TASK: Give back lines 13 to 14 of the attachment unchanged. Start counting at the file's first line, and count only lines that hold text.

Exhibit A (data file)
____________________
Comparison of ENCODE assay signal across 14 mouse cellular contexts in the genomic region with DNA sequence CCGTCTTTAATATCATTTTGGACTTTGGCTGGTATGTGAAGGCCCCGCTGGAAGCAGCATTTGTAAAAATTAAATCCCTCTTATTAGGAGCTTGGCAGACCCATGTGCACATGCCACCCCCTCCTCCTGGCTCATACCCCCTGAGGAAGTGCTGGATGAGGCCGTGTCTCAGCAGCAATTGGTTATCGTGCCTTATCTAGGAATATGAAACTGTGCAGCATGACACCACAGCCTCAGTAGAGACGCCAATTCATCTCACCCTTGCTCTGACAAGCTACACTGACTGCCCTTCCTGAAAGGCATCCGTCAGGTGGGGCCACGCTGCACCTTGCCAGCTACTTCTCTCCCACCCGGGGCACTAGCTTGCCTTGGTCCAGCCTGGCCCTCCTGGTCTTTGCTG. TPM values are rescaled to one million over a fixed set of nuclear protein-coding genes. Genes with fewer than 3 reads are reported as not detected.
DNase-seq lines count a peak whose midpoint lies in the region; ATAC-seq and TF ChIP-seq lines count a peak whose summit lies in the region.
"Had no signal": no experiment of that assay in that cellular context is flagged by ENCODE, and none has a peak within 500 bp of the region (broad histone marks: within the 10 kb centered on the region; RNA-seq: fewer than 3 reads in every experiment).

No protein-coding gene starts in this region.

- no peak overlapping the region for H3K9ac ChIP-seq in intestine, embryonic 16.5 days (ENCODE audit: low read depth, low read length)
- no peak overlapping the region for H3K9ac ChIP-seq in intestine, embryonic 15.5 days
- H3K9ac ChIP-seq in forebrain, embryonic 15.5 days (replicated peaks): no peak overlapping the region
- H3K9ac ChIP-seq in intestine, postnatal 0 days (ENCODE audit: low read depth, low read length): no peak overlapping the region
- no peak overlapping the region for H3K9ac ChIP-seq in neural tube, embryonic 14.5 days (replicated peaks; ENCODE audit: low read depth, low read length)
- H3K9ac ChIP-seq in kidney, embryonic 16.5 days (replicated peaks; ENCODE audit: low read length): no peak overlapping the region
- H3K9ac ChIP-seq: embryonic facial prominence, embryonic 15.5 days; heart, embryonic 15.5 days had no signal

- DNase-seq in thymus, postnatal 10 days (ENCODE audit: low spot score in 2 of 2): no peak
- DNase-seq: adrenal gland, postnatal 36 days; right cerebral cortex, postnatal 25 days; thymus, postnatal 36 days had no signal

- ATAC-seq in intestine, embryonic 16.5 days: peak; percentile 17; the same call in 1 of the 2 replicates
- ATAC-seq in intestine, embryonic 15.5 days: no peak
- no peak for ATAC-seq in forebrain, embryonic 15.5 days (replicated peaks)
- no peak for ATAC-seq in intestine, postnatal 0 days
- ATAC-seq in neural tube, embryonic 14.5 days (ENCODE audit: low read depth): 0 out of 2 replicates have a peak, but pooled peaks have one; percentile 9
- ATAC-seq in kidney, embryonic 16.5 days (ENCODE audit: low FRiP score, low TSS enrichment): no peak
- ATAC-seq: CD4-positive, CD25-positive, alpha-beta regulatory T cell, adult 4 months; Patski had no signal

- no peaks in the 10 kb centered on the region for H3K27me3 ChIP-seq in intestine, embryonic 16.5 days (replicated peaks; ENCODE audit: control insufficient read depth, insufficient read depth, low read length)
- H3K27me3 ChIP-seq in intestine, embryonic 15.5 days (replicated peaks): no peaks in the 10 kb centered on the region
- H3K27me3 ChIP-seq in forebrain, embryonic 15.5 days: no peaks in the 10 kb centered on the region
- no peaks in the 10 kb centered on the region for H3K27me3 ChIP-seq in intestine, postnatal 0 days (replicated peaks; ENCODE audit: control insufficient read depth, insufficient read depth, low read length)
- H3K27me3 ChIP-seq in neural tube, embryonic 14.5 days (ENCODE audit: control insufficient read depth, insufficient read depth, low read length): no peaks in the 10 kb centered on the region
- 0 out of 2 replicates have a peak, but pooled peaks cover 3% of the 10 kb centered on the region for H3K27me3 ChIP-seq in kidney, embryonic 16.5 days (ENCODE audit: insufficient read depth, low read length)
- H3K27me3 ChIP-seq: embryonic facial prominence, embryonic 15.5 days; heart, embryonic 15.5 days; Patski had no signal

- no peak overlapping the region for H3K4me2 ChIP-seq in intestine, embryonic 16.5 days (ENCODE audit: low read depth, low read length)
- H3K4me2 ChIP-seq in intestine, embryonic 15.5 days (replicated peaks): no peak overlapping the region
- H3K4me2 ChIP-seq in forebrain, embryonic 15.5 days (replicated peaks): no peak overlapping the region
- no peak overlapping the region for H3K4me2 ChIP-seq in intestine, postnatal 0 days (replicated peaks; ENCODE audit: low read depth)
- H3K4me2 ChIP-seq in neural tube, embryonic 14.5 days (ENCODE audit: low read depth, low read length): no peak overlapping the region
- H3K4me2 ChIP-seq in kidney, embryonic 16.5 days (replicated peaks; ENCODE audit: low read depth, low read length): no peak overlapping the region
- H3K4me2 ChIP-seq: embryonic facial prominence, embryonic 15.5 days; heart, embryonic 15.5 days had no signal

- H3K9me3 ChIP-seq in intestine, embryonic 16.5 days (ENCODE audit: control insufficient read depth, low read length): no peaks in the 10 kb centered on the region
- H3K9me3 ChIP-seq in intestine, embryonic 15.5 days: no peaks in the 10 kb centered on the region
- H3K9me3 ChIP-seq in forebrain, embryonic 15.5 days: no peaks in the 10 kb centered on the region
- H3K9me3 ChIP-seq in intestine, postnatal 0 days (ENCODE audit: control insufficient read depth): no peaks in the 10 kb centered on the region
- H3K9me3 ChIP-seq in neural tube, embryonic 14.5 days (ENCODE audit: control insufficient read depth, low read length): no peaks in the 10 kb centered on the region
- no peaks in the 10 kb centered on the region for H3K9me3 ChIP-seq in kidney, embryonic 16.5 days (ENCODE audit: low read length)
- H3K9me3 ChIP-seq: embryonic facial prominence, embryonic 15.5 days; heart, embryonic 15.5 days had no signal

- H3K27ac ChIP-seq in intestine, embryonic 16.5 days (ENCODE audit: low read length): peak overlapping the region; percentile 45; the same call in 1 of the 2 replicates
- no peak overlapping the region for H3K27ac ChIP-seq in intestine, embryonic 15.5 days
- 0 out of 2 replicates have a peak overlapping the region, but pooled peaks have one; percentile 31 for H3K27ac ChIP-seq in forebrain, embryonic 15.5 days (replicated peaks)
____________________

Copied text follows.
- DNase-seq: adrenal gland, postnatal 36 days; right cerebral cortex, postnatal 25 days; thymus, postnatal 36 days had no signal

- ATAC-seq in intestine, embryonic 16.5 days: peak; percentile 17; the same call in 1 of the 2 replicates